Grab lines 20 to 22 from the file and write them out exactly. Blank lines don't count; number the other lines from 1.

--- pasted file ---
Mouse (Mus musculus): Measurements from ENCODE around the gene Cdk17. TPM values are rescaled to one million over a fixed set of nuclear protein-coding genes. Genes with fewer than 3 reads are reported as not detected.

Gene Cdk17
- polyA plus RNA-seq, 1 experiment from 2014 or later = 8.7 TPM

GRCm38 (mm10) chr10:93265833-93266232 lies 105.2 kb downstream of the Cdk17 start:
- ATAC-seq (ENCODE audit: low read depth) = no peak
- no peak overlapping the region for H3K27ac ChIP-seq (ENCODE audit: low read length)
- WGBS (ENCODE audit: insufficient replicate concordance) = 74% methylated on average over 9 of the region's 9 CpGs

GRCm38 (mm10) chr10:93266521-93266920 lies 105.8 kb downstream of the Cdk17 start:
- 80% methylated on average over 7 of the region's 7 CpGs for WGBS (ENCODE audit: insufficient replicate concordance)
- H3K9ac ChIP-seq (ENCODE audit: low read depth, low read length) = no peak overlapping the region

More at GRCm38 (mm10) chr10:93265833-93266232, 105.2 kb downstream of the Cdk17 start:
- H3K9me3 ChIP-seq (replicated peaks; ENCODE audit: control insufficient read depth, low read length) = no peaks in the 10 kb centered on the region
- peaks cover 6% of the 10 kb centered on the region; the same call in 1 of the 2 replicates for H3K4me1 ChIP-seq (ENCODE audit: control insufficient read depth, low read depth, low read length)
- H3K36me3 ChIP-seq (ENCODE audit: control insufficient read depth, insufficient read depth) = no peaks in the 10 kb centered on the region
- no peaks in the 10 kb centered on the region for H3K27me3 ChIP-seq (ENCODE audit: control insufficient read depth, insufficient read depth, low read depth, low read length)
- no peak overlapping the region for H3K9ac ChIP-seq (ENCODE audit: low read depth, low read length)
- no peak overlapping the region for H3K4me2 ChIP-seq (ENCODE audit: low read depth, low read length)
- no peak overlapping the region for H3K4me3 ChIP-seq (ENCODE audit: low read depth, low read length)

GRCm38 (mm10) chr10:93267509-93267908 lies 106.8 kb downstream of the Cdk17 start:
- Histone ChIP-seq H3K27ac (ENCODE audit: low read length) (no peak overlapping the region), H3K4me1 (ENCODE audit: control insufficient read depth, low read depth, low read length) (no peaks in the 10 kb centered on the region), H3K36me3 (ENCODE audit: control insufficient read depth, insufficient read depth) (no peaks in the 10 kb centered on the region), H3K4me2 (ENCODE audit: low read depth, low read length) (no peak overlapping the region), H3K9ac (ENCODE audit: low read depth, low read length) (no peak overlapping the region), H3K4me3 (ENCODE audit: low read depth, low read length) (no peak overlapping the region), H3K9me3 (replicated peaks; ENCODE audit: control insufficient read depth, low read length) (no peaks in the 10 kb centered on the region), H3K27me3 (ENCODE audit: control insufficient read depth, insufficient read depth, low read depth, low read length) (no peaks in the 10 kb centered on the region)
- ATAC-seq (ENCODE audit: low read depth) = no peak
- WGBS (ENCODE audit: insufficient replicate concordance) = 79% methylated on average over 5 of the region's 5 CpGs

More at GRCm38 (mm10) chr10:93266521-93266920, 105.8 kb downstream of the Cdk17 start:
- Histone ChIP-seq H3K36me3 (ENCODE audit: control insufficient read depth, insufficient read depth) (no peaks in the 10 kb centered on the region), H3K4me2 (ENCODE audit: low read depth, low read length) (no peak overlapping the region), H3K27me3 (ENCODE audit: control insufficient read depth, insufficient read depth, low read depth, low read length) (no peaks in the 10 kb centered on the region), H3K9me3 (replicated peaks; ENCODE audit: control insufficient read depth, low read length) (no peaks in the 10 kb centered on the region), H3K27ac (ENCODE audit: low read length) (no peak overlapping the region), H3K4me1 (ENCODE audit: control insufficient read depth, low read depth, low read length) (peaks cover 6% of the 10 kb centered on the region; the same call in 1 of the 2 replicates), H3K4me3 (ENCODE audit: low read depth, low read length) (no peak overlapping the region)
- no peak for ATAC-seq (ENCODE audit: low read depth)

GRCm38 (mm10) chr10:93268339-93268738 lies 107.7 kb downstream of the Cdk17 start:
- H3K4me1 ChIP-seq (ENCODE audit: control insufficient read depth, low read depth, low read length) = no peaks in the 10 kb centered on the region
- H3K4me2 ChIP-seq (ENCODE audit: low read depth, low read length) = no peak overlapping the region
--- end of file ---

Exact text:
- Histone ChIP-seq H3K27ac (ENCODE audit: low read length) (no peak overlapping the region), H3K4me1 (ENCODE audit: control insufficient read depth, low read depth, low read length) (no peaks in the 10 kb centered on the region), H3K36me3 (ENCODE audit: control insufficient read depth, insufficient read depth) (no peaks in the 10 kb centered on the region), H3K4me2 (ENCODE audit: low read depth, low read length) (no peak overlapping the region), H3K9ac (ENCODE audit: low read depth, low read length) (no peak overlapping the region), H3K4me3 (ENCODE audit: low read depth, low read length) (no peak overlapping the region), H3K9me3 (replicated peaks; ENCODE audit: control insufficient read depth, low read length) (no peaks in the 10 kb centered on the region), H3K27me3 (ENCODE audit: control insufficient read depth, insufficient read depth, low read depth, low read length) (no peaks in the 10 kb centered on the region)
- ATAC-seq (ENCODE audit: low read depth) = no peak
- WGBS (ENCODE audit: insufficient replicate concordance) = 79% methylated on average over 5 of the region's 5 CpGs